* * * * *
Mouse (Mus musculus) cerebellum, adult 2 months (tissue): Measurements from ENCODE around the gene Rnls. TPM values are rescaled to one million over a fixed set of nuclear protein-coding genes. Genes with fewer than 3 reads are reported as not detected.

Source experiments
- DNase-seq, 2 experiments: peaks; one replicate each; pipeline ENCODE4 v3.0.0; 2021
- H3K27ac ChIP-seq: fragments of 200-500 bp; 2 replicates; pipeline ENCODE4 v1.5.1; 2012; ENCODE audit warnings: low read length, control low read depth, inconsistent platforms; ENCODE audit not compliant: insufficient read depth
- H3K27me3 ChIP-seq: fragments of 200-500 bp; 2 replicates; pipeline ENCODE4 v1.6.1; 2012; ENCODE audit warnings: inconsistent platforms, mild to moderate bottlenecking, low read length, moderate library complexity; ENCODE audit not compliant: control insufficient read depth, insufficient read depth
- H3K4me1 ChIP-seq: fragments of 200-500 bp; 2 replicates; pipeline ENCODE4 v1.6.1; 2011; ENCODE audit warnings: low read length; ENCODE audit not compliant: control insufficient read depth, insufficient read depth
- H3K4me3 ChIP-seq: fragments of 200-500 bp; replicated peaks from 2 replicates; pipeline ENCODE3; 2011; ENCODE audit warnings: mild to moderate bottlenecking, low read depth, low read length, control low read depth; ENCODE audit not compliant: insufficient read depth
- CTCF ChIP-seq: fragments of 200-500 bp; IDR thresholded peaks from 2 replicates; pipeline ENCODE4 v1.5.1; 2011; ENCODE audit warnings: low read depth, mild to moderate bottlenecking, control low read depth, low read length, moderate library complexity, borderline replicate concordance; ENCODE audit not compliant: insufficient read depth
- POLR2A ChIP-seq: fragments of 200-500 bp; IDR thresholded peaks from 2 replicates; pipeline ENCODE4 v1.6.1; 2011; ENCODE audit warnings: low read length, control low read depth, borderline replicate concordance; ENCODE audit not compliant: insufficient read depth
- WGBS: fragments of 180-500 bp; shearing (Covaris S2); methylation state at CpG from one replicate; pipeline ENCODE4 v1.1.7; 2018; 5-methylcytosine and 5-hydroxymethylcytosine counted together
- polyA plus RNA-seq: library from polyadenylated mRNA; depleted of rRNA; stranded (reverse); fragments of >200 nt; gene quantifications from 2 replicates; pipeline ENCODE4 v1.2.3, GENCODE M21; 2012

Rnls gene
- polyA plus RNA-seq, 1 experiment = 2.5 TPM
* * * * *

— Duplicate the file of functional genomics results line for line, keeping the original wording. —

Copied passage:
Mouse (Mus musculus) cerebellum, adult 2 months (tissue): Measurements from ENCODE around the gene Rnls. TPM values are rescaled to one million over a fixed set of nuclear protein-coding genes. Genes with fewer than 3 reads are reported as not detected.

Source experiments
- DNase-seq, 2 experiments: peaks; one replicate each; pipeline ENCODE4 v3.0.0; 2021
- H3K27ac ChIP-seq: fragments of 200-500 bp; 2 replicates; pipeline ENCODE4 v1.5.1; 2012; ENCODE audit warnings: low read length, control low read depth, inconsistent platforms; ENCODE audit not compliant: insufficient read depth
- H3K27me3 ChIP-seq: fragments of 200-500 bp; 2 replicates; pipeline ENCODE4 v1.6.1; 2012; ENCODE audit warnings: inconsistent platforms, mild to moderate bottlenecking, low read length, moderate library complexity; ENCODE audit not compliant: control insufficient read depth, insufficient read depth
- H3K4me1 ChIP-seq: fragments of 200-500 bp; 2 replicates; pipeline ENCODE4 v1.6.1; 2011; ENCODE audit warnings: low read length; ENCODE audit not compliant: control insufficient read depth, insufficient read depth
- H3K4me3 ChIP-seq: fragments of 200-500 bp; replicated peaks from 2 replicates; pipeline ENCODE3; 2011; ENCODE audit warnings: mild to moderate bottlenecking, low read depth, low read length, control low read depth; ENCODE audit not compliant: insufficient read depth
- CTCF ChIP-seq: fragments of 200-500 bp; IDR thresholded peaks from 2 replicates; pipeline ENCODE4 v1.5.1; 2011; ENCODE audit warnings: low read depth, mild to moderate bottlenecking, control low read depth, low read length, moderate library complexity, borderline replicate concordance; ENCODE audit not compliant: insufficient read depth
- POLR2A ChIP-seq: fragments of 200-500 bp; IDR thresholded peaks from 2 replicates; pipeline ENCODE4 v1.6.1; 2011; ENCODE audit warnings: low read length, control low read depth, borderline replicate concordance; ENCODE audit not compliant: insufficient read depth
- WGBS: fragments of 180-500 bp; shearing (Covaris S2); methylation state at CpG from one replicate; pipeline ENCODE4 v1.1.7; 2018; 5-methylcytosine and 5-hydroxymethylcytosine counted together
- polyA plus RNA-seq: library from polyadenylated mRNA; depleted of rRNA; stranded (reverse); fragments of >200 nt; gene quantifications from 2 replicates; pipeline ENCODE4 v1.2.3, GENCODE M21; 2012

Rnls gene
- polyA plus RNA-seq, 1 experiment = 2.5 TPM